“Patients don’t need 50,000 cushion sizes for a wheelchair,” said Mangold. “They only need a few. But they also need good-quality cushions for the kitchen chair, recliner and car. Anyone can go online and buy a piece of bladder or foam. But why put a parent or loved one on that? Our wheelchair pads can help prevent pressure injuries, yet are affordable. We want caregivers to have the best outcomes for their patients.”

Casco is investing in a pressure-mapping system to use when developing mattress and wheelchair pad products so patients of all sizes can be comfortable and remain pressure-wound free.

Pressure mapping is used to assess pressure distribution on a wheelchair or mattress surface. A patient lies down or sits on a surface, and a computer screen displays a map of pressures, using colors from red to orange to yellow, which indicate higher pressures, to greens and blues, which indicate lower, healthier pressures. Knowing where a patient’s hot spots are can determine how a better surface can be built to support them.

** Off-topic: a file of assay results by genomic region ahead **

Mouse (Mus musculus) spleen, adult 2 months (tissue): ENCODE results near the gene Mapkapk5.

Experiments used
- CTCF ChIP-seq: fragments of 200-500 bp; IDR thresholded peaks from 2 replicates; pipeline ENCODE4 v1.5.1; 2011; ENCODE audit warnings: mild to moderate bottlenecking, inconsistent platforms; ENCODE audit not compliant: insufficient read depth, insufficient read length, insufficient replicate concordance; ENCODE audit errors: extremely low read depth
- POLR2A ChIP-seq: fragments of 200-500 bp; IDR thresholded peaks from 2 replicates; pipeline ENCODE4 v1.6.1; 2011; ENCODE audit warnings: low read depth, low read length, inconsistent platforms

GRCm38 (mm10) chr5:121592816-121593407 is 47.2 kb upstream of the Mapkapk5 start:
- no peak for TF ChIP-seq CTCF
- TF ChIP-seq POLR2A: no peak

The Casco Prevention Chair Pad comes in three sizes: 18 by 16 inches; 18 by 18 inches; and 20 by 18 inches, which is the most popular bariatric size and can hold a person up to 350 pounds, said Mangold. It is available for sale now through Grainger, Zoro, Amazon.com and others.

Casco is a third-generation, family-owned and certified, woman-owned manufacturer. It manufactures soft goods for industry leaders in institutional, healthcare, government, outdoor and custom manufacturing markets and for private labels. Some of its products include hospital mattresses, C-Matt™ Replacement mattresses, mattress covers and stretcher pads.

For more information about the Casco Prevention Chair Pad and Casco Manufacturing Solutions, visit http://www.cascomfg.com or call (513) 681-0003.

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Melissa Mangold